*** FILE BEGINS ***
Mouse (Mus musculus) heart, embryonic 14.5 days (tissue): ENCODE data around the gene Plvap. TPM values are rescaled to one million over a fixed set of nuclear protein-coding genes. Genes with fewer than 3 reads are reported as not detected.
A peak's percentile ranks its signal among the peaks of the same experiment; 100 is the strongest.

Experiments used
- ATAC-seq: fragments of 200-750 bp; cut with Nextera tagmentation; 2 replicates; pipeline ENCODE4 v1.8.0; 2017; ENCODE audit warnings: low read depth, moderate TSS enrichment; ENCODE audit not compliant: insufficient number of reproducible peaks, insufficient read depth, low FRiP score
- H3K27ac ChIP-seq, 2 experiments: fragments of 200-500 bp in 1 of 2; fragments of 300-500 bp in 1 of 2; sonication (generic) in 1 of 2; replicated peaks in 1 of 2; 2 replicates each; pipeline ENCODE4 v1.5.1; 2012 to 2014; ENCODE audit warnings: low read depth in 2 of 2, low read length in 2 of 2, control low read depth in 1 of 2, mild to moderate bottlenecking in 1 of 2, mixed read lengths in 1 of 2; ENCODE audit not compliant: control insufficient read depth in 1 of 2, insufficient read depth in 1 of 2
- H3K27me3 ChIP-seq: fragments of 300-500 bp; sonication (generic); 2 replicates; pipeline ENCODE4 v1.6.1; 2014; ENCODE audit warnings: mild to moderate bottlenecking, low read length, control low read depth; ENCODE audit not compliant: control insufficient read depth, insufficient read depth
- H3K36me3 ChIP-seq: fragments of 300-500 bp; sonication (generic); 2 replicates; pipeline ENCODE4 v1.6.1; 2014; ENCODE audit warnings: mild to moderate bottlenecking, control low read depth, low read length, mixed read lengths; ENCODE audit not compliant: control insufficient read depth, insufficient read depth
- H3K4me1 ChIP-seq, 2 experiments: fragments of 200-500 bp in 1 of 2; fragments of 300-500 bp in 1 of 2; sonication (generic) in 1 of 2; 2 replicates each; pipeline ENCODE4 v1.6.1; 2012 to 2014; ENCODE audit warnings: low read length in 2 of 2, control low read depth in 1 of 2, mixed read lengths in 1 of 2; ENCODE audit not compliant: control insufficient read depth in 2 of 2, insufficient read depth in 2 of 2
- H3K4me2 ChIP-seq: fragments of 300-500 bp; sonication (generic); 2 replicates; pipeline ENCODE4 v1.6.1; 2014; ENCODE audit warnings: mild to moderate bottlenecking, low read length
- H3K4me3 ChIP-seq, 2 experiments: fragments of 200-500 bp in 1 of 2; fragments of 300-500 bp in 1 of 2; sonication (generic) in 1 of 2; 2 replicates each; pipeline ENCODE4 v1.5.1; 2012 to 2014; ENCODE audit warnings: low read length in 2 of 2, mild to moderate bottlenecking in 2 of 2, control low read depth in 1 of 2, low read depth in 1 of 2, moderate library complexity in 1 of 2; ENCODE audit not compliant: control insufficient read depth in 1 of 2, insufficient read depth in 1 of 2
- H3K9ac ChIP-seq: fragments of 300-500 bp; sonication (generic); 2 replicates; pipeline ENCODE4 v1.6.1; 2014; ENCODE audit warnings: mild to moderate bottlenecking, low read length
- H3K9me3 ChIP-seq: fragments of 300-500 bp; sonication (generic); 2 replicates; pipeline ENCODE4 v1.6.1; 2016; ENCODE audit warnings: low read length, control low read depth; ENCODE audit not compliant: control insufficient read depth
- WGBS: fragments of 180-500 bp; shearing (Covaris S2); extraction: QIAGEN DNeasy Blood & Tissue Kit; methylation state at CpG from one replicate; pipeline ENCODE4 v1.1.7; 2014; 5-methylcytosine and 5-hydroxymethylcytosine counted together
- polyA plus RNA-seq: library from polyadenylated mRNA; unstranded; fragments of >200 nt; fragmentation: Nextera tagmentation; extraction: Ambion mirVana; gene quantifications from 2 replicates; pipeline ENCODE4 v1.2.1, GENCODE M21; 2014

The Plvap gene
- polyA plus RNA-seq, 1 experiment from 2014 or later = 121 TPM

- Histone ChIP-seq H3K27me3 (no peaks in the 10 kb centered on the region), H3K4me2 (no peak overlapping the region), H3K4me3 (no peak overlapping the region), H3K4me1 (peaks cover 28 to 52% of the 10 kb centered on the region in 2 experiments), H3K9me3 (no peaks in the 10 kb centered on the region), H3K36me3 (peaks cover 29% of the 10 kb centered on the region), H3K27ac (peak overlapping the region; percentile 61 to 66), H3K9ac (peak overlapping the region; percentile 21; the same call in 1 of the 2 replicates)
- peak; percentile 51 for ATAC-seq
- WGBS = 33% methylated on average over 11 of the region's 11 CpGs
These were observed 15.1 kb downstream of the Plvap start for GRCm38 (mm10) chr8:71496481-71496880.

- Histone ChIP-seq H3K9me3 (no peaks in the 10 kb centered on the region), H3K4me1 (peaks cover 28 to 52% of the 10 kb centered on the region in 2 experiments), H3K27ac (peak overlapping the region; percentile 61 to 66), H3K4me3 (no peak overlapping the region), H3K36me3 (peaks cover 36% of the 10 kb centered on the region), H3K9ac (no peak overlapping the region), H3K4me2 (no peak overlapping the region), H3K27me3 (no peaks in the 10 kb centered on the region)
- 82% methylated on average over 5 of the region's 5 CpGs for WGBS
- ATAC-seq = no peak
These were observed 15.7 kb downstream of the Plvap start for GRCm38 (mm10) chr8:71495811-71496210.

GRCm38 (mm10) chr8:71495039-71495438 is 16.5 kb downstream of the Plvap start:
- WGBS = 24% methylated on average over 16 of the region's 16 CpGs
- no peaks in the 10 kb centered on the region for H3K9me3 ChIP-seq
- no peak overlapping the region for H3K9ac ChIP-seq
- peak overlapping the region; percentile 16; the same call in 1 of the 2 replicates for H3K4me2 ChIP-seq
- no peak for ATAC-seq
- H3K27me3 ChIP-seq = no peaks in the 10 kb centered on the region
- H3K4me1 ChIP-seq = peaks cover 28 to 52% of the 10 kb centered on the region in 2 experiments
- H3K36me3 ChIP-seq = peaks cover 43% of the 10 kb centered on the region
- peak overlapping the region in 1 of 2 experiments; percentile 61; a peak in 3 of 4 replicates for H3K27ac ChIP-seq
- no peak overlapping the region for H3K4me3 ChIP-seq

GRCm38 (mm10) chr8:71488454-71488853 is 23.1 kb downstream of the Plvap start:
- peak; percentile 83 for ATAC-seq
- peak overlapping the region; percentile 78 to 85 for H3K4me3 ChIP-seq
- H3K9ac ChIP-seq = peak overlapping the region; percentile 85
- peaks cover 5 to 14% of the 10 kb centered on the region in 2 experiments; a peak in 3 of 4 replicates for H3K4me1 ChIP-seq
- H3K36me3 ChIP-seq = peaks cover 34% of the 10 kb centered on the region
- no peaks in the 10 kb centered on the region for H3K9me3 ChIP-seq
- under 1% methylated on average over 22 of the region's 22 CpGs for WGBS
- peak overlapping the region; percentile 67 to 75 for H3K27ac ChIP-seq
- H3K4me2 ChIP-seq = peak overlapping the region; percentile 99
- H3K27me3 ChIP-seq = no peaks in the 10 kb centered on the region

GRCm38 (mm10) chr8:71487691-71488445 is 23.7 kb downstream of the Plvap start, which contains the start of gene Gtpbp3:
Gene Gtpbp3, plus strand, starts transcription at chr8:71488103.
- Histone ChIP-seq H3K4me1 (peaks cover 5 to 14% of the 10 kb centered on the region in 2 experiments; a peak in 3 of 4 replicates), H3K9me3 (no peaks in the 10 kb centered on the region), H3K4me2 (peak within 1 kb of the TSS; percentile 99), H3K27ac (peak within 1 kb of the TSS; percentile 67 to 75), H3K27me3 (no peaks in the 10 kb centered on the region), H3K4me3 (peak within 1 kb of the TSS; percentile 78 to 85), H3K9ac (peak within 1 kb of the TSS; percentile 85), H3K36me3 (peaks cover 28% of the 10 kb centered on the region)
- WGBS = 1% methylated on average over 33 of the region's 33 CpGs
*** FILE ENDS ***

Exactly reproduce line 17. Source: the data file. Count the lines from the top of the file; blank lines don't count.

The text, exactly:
- Histone ChIP-seq H3K27me3 (no peaks in the 10 kb centered on the region), H3K4me2 (no peak overlapping the region), H3K4me3 (no peak overlapping the region), H3K4me1 (peaks cover 28 to 52% of the 10 kb centered on the region in 2 experiments), H3K9me3 (no peaks in the 10 kb centered on the region), H3K36me3 (peaks cover 29% of the 10 kb centered on the region), H3K27ac (peak overlapping the region; percentile 61 to 66), H3K9ac (peak overlapping the region; percentile 21; the same call in 1 of the 2 replicates)